[dropcap]M[/dropcap]ost people who know a thing or two about technology have heard about CES. It’s a big, yearly tech party thrown by the Consumer Technology Association. And it’s played host to everything from the first iPhone to today’s top consumer wearables.

But in recent years, there have been more and more cars turning up at the show. Just last year, BMW put on a big showcase for its fabulous new i8 electric sports car. But there have been many other examples.

The question is why. Why have there been so many cars at a show that one usually associated with consumer electronics and gadgets? Well, the answer to that question is actually a lot simpler than you might think. Essentially, cars themselves have become gadgets. Yes, they still have all of the mechanical, old-school technologies that they’ve had for decades. But what really sets the modern car apart is its ability to connect with the wider world like never before. In a sense, it’s become a platform, like the computer and the phone before it. And only now are innovators in the sector beginning to realize what it all means.

Autonomous Driving

Volvo S60


Right now the biggest name in the autonomous driving arena is a company called Mobileye. They produce dozens of different sensors to helping cars drive themselves in dangerous situations. But at last year’s CES, nVidia, maker of graphics cards, announced it too was moving into the space. This represents a sea-change in the race toward autonomy. Mobileye, for all its positives, is only a niche player. But Nvidia is a global, billion dollar giant. And it’s been developing hardware for almost two decades. It’s entry signals that there’s serious money to be made in the autonomous space.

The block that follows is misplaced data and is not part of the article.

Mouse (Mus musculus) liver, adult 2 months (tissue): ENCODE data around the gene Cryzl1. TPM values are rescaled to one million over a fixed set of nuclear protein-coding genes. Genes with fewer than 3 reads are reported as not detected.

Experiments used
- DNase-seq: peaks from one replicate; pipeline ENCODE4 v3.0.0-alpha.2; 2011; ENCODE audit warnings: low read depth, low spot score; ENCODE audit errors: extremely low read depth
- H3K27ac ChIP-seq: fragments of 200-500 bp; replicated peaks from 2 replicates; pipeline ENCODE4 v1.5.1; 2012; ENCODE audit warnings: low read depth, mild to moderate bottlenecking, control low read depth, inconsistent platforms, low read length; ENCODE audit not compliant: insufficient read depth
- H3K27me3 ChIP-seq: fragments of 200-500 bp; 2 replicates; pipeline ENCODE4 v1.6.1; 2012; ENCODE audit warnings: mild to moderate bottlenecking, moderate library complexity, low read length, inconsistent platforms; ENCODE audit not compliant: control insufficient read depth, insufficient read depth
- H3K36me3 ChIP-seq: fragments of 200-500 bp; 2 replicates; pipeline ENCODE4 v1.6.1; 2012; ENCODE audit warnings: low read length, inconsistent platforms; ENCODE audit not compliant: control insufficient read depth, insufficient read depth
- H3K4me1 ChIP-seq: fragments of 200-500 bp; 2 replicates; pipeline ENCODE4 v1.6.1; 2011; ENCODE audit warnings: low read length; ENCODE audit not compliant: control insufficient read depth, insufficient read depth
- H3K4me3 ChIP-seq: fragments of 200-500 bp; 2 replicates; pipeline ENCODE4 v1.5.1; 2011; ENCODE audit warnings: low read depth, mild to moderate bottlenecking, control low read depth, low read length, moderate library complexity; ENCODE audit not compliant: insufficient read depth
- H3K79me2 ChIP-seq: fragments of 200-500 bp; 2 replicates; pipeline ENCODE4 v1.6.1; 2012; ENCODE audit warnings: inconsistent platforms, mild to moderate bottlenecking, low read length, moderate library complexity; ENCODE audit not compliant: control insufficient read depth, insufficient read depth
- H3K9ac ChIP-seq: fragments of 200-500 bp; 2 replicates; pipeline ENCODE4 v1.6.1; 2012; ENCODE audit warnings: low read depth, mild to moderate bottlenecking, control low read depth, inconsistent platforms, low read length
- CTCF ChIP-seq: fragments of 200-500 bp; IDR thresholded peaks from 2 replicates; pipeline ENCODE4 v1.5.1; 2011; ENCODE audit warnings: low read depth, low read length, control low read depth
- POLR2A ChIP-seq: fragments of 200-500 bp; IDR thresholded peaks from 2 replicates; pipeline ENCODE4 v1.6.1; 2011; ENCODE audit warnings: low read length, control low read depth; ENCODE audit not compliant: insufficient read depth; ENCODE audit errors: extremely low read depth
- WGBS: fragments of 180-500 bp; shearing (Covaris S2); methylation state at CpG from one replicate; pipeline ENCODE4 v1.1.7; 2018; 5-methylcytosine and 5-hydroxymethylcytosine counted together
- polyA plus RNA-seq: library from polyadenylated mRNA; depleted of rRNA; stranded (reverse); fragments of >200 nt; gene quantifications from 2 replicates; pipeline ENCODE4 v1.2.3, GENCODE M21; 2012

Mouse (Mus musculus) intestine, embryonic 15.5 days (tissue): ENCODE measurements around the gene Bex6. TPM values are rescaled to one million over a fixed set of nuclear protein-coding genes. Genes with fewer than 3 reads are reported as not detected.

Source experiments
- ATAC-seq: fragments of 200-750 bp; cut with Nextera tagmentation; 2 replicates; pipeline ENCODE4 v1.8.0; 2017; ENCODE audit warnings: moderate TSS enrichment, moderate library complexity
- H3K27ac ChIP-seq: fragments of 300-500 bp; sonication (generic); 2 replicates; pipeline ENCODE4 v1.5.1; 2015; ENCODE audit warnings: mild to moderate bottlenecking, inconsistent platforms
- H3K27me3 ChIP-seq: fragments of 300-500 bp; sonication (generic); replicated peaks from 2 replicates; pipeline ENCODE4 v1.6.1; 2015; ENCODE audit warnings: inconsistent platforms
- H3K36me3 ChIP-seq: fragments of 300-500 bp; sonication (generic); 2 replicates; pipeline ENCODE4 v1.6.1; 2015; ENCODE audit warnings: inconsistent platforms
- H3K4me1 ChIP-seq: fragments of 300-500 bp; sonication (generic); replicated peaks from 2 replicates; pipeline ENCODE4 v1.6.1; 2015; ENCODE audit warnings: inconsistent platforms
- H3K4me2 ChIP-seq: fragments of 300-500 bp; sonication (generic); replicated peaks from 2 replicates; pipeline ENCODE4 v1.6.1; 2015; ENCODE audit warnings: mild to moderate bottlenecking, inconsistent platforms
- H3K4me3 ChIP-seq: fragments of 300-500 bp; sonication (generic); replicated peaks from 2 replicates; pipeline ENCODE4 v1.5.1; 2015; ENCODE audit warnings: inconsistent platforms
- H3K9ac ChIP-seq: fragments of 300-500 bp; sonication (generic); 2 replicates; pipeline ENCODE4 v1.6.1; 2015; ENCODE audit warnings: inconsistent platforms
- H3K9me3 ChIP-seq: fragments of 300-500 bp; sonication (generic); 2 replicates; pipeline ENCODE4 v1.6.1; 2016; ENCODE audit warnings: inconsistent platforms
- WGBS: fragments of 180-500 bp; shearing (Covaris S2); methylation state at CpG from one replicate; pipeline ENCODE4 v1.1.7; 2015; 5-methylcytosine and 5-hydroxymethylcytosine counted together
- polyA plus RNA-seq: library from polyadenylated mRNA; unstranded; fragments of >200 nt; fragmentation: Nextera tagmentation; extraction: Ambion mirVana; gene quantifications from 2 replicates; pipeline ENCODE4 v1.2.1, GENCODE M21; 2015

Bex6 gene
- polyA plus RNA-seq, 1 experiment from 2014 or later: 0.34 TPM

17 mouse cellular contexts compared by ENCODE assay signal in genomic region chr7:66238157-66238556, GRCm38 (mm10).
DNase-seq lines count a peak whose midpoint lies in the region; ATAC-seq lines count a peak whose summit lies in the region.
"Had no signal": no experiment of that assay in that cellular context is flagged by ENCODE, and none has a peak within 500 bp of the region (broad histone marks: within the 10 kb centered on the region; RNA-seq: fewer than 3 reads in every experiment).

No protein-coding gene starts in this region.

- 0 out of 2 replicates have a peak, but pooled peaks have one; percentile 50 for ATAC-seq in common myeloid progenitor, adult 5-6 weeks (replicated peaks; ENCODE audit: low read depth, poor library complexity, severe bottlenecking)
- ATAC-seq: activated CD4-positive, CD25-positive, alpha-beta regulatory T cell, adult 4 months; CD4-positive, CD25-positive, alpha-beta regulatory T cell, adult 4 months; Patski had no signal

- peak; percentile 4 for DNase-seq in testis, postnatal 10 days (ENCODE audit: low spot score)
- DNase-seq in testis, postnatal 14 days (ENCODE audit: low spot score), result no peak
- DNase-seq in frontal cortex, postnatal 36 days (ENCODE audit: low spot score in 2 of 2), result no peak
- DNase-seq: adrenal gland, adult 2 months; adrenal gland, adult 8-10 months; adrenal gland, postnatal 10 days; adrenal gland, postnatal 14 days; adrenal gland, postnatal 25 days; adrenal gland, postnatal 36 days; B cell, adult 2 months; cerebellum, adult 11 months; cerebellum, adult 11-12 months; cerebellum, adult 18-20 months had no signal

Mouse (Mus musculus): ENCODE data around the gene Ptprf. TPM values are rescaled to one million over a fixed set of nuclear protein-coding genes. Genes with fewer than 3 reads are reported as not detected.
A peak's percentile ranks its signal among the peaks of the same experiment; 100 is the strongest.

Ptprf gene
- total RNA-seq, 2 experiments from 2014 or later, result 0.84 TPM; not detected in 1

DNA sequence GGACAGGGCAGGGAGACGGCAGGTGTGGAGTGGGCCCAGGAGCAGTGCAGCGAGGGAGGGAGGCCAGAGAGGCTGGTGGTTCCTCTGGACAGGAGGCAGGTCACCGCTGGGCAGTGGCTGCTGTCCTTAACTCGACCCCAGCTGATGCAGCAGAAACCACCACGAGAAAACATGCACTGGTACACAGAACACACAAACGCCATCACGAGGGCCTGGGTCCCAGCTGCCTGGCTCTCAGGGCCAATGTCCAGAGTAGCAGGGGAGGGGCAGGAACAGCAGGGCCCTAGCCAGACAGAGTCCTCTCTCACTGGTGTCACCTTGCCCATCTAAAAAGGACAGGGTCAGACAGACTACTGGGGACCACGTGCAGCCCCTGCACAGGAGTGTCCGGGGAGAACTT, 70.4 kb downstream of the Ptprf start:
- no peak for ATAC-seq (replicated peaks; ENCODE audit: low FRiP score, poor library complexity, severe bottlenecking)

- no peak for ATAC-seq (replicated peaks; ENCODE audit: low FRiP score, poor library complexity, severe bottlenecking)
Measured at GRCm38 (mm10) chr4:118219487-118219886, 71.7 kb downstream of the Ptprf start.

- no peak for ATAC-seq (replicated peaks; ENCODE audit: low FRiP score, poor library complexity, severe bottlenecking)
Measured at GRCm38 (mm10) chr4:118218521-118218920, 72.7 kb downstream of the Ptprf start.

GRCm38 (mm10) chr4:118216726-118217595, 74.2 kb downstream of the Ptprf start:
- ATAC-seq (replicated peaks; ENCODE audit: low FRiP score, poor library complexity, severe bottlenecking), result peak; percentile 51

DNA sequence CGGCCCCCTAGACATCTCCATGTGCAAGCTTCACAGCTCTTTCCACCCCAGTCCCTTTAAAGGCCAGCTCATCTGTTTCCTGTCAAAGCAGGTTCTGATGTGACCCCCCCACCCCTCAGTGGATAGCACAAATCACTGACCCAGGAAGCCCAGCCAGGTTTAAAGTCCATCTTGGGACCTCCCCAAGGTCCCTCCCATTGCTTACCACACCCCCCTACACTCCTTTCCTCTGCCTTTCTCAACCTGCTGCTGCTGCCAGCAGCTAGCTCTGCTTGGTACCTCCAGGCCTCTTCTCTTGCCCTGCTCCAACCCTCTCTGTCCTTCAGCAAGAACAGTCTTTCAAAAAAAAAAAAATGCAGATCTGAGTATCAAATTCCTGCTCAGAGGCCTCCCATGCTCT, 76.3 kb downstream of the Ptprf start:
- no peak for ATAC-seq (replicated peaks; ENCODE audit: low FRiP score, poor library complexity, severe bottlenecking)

Nvidia GPU


Autonomous cars are a big deal for consumers. As legal firms like Scheiner Law point out, people regularly go to prison for driving offenses. However, when occupants of a car aren’t actually responsible for its movements, the threat of legal sanction goes away. On top of that, drivers get a level of convenience that simply isn’t possible with the cars we have today. For consumers, it’s a win-win. And it’s comparable, from a utility perspective, to what we already see with smartphones.

Human-Machine Interfaces

Ford FocusOf course, actually being able to interact with apps in a car environment is important. If they’re going to become part of the tech ecosystem, our vehicles are going to have to support our apps.

Thus, it’s no surprise that carmakers all over the world are moving toward including apps in infotainment systems. We’ve already seen Ford’s Sync 3 system and the AppLink platform. But we’re also going to get interface changes appropriate for driving. Ford, for instance, is working on integrating its Sync 3 tech with home automation technologies. The idea is that drivers will be able to give their car voice commands as they’re driving home. And the car will them communicate with smart devices in their home to prepare for their arrival. If it’s cold, for instance, a driver could issue a command and the car will tell a home appliance to switch on. You can do this from your smartphone today, of course. But it’s not safe to do so while driving.

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